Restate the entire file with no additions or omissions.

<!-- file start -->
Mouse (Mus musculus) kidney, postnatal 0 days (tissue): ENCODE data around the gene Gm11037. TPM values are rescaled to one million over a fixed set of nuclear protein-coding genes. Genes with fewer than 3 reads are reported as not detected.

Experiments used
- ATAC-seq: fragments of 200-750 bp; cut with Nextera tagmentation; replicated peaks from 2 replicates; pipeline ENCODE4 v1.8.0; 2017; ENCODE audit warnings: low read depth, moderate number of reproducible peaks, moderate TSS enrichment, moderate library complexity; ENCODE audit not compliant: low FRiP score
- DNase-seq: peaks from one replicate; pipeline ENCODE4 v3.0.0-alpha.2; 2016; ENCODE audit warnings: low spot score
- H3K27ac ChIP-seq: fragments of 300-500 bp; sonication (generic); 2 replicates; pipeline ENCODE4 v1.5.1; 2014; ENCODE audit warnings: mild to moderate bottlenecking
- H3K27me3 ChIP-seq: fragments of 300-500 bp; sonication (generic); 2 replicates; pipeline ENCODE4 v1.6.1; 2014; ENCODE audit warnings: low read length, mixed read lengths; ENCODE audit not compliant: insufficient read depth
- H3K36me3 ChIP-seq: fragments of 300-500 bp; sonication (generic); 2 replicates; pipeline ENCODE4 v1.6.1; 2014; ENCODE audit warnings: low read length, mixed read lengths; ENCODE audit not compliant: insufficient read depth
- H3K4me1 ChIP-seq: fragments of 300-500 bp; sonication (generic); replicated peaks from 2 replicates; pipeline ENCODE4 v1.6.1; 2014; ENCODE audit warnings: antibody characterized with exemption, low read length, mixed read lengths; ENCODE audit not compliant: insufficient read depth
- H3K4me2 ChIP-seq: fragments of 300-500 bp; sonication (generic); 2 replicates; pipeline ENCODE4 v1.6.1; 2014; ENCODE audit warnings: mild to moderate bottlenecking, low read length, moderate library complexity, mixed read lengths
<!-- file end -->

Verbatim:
Mouse (Mus musculus) kidney, postnatal 0 days (tissue): ENCODE data around the gene Gm11037. TPM values are rescaled to one million over a fixed set of nuclear protein-coding genes. Genes with fewer than 3 reads are reported as not detected.

Experiments used
- ATAC-seq: fragments of 200-750 bp; cut with Nextera tagmentation; replicated peaks from 2 replicates; pipeline ENCODE4 v1.8.0; 2017; ENCODE audit warnings: low read depth, moderate number of reproducible peaks, moderate TSS enrichment, moderate library complexity; ENCODE audit not compliant: low FRiP score
- DNase-seq: peaks from one replicate; pipeline ENCODE4 v3.0.0-alpha.2; 2016; ENCODE audit warnings: low spot score
- H3K27ac ChIP-seq: fragments of 300-500 bp; sonication (generic); 2 replicates; pipeline ENCODE4 v1.5.1; 2014; ENCODE audit warnings: mild to moderate bottlenecking
- H3K27me3 ChIP-seq: fragments of 300-500 bp; sonication (generic); 2 replicates; pipeline ENCODE4 v1.6.1; 2014; ENCODE audit warnings: low read length, mixed read lengths; ENCODE audit not compliant: insufficient read depth
- H3K36me3 ChIP-seq: fragments of 300-500 bp; sonication (generic); 2 replicates; pipeline ENCODE4 v1.6.1; 2014; ENCODE audit warnings: low read length, mixed read lengths; ENCODE audit not compliant: insufficient read depth
- H3K4me1 ChIP-seq: fragments of 300-500 bp; sonication (generic); replicated peaks from 2 replicates; pipeline ENCODE4 v1.6.1; 2014; ENCODE audit warnings: antibody characterized with exemption, low read length, mixed read lengths; ENCODE audit not compliant: insufficient read depth
- H3K4me2 ChIP-seq: fragments of 300-500 bp; sonication (generic); 2 replicates; pipeline ENCODE4 v1.6.1; 2014; ENCODE audit warnings: mild to moderate bottlenecking, low read length, moderate library complexity, mixed read lengths